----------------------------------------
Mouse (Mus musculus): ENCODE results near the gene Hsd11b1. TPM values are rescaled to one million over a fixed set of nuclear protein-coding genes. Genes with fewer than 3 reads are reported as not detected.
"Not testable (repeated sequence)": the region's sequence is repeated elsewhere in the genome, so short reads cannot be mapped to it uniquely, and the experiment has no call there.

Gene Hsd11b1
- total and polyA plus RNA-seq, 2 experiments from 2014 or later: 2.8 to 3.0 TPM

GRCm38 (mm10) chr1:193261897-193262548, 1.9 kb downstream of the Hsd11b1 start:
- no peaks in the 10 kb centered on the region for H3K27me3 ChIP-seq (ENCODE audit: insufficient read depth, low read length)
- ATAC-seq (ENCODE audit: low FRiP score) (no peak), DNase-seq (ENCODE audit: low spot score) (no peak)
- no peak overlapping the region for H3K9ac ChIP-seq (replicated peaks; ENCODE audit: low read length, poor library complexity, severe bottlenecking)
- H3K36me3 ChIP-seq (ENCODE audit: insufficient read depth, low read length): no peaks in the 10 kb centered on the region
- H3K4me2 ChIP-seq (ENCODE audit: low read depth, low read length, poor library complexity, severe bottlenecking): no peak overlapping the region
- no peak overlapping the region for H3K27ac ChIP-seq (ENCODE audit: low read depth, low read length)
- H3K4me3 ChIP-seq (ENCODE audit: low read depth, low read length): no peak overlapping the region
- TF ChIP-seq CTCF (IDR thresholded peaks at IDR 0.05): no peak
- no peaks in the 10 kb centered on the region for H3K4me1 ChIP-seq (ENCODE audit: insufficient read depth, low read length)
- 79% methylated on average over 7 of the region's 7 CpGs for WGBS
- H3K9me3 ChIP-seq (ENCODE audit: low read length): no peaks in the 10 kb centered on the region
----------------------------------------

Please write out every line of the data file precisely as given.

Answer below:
Mouse (Mus musculus): ENCODE results near the gene Hsd11b1. TPM values are rescaled to one million over a fixed set of nuclear protein-coding genes. Genes with fewer than 3 reads are reported as not detected.
"Not testable (repeated sequence)": the region's sequence is repeated elsewhere in the genome, so short reads cannot be mapped to it uniquely, and the experiment has no call there.

Gene Hsd11b1
- total and polyA plus RNA-seq, 2 experiments from 2014 or later: 2.8 to 3.0 TPM

GRCm38 (mm10) chr1:193261897-193262548, 1.9 kb downstream of the Hsd11b1 start:
- no peaks in the 10 kb centered on the region for H3K27me3 ChIP-seq (ENCODE audit: insufficient read depth, low read length)
- ATAC-seq (ENCODE audit: low FRiP score) (no peak), DNase-seq (ENCODE audit: low spot score) (no peak)
- no peak overlapping the region for H3K9ac ChIP-seq (replicated peaks; ENCODE audit: low read length, poor library complexity, severe bottlenecking)
- H3K36me3 ChIP-seq (ENCODE audit: insufficient read depth, low read length): no peaks in the 10 kb centered on the region
- H3K4me2 ChIP-seq (ENCODE audit: low read depth, low read length, poor library complexity, severe bottlenecking): no peak overlapping the region
- no peak overlapping the region for H3K27ac ChIP-seq (ENCODE audit: low read depth, low read length)
- H3K4me3 ChIP-seq (ENCODE audit: low read depth, low read length): no peak overlapping the region
- TF ChIP-seq CTCF (IDR thresholded peaks at IDR 0.05): no peak
- no peaks in the 10 kb centered on the region for H3K4me1 ChIP-seq (ENCODE audit: insufficient read depth, low read length)
- 79% methylated on average over 7 of the region's 7 CpGs for WGBS
- H3K9me3 ChIP-seq (ENCODE audit: low read length): no peaks in the 10 kb centered on the region